March 7, 2014 119 reads 0 comments
Imtiaz Ali, one of the successful filmmakers of Bollywood, says Subhash Ghai made a huge contribution to his growth in the field of filmmaking.
"I am here to congratulate Subhash Ghai and his entire team of 'Kaanchi'," said Ali, who Thursday attended the trailer launch of "Kaanchi".
"I don't think there is any director as successful as him. I have seen 'Hero' 25 times. You can see influence of Subhash Ghai's films in my films. Subhash Ghai contributed a lot to my growth and movie-making," added the director of hits like "Jab We Met", "Love Aaj Kal" and "Highway".
March 7, 2014 182 reads 0 comments
Amid reports that ace comedian and character artist Jagadish would likely be fielded by the Congress for the Lok Sabha polls, the actor has said none has approached him so far.
"My association with the Congress party began almost four decades ago when I was a student and whenever I contested, it was only under the Congress banner and I always won. So, if the party wishes that I contest, I will not say no," said Jagadish to IANS.
During the 2011 Kerala assembly polls, Jagadish was the most sought after campaigner of the Congress-led United Democratic Front candidates and he managed to reach out to maximum people.
"I have come to know from reliable sources that the party is considering fielding me. If I get a call, I will certainly accept it and there is no going back on it," said Jagadish, who has acted in over 350 films and also is a popular TV actor.
Starting his career as a Commerce lecturer in late 1980s and after doubling up as a teacher as well as actor, he took leave from the college and turned full-time to acting. His wife is a professor at a state-run medical college.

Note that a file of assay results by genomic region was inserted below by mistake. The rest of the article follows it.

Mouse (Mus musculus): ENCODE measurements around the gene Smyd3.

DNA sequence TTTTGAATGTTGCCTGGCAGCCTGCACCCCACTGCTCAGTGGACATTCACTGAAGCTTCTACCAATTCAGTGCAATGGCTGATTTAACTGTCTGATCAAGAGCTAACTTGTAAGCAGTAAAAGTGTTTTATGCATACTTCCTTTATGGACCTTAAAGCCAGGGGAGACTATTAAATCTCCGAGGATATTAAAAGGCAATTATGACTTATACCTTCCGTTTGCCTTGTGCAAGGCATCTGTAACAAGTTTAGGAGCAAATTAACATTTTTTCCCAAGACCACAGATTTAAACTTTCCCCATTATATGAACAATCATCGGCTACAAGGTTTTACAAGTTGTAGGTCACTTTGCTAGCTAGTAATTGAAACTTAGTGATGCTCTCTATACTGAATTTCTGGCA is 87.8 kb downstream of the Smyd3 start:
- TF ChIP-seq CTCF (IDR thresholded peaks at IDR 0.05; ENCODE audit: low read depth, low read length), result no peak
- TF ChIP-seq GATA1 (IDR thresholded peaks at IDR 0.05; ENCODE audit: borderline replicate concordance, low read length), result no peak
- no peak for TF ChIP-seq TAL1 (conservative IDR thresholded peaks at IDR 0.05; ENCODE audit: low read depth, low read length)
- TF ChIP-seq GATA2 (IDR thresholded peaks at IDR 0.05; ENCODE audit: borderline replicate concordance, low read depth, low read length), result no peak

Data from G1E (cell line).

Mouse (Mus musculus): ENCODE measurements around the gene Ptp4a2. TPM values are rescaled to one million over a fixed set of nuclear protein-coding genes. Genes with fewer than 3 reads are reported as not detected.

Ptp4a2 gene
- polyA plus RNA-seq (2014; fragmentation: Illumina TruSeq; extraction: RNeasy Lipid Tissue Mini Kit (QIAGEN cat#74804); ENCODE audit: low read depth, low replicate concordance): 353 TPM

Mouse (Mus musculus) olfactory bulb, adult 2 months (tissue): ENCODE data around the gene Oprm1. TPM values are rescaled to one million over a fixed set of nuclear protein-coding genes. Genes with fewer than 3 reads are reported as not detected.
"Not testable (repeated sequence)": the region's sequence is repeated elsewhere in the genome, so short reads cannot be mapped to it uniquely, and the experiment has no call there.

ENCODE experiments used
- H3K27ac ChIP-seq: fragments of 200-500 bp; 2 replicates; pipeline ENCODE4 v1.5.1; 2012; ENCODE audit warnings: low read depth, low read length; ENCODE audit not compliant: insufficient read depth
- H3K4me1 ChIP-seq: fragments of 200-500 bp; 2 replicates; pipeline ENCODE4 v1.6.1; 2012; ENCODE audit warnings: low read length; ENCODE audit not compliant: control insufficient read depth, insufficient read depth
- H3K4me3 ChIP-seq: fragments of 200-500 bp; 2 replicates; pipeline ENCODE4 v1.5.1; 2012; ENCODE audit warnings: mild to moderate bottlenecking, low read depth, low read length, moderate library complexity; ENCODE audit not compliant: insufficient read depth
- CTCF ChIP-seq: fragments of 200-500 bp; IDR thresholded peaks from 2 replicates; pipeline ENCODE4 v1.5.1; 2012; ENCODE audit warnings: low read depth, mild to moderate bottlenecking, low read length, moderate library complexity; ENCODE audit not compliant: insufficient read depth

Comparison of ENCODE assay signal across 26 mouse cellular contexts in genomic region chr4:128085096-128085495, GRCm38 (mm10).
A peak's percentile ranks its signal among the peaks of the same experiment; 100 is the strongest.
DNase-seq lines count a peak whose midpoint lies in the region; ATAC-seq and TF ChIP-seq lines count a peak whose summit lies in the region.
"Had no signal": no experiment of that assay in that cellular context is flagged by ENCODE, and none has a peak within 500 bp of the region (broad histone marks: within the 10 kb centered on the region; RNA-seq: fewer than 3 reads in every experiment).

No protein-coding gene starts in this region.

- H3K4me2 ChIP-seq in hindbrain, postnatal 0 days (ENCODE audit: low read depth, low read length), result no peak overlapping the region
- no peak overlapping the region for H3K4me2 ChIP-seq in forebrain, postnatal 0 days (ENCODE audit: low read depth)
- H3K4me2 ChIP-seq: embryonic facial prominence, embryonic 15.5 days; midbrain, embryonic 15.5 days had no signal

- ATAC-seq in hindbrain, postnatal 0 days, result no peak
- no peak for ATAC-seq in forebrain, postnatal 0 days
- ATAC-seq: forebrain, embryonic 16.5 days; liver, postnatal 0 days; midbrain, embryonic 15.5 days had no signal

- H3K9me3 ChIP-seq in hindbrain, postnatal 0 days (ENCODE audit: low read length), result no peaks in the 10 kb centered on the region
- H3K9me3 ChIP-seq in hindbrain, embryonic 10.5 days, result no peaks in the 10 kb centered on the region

Since 1984 when he acted in "My Dear Kuttichathan", he has played the lead role in 40 films and scripted a dozen films, including "Mazha Peyyunnu Maddalam Kottunnu" and "Minda Poochakku Kalyanam".
His popular films include "Vandanam", "Mukhachitram", "In Harihar Nagar", "Godfather" and "Hitler" to name a few.
March 7, 2014 119 reads 0 comments
Megastar Amitabh Bachchan, who recently wrapped up shooting for his new film "Bhoothnath Returns", has lent a helping hand to the underprivileged.
Early Thursday morning, he visited Raigad (a district in Maharashtra) to collect funds for former Disney UTV managing director Ronnie Screwvala's foundation Swades, which works towards empowering rural inhabitants.
"Having finished very late last night (Wednesday) at Lonavala and the 'Party with the Bhoothnath’, getting to bed almost at 5 a.m. to be up again at 6 a.m. to leave for Raigad (district in Maharashtra), by helicopter an hour away, to visit at my insistence, the work that the Swades Foundation does for the rural inhabitants,” Amitabh posted on srbachchan.tumblr.com Thursday.
The foundation is jointly run by Ronnie and his wife Zarine Screwvala. It focuses on empowering rural India through health, nutrition, water, sanitation, education and more.
For the 71-year-old thespian, "it has been a most humbling experience to be in the midst of the villagers and their life and expectations and what they build so diligently and passionately".
"I shall be joining them (Ronnie and Zarine) in this exercise to collect funds for the many activities and facilities they provide to the underprivileged,” Big B further posted.
“We tend to forget and put aside the comforts we in the city enjoy...he daily essential needs - common and of the most basic nature. It is almost embarrassing to be in the privilege we are in," he added.
He is "astonished that the most elementary needs are missing among them. Yet they smile, exist and work continuously to better their condition".
"Remarkable," he commented.
March 7, 2014 301 reads 0 comments
Veteran actor Rishi Kapoor, who plays Sonam Kapoor's father in debutant director Nupur Asthana's "Bewakoofiyaan" says he isn't likely to be seen in any "stereotypical" fatherly roles as he finds them "too unexciting".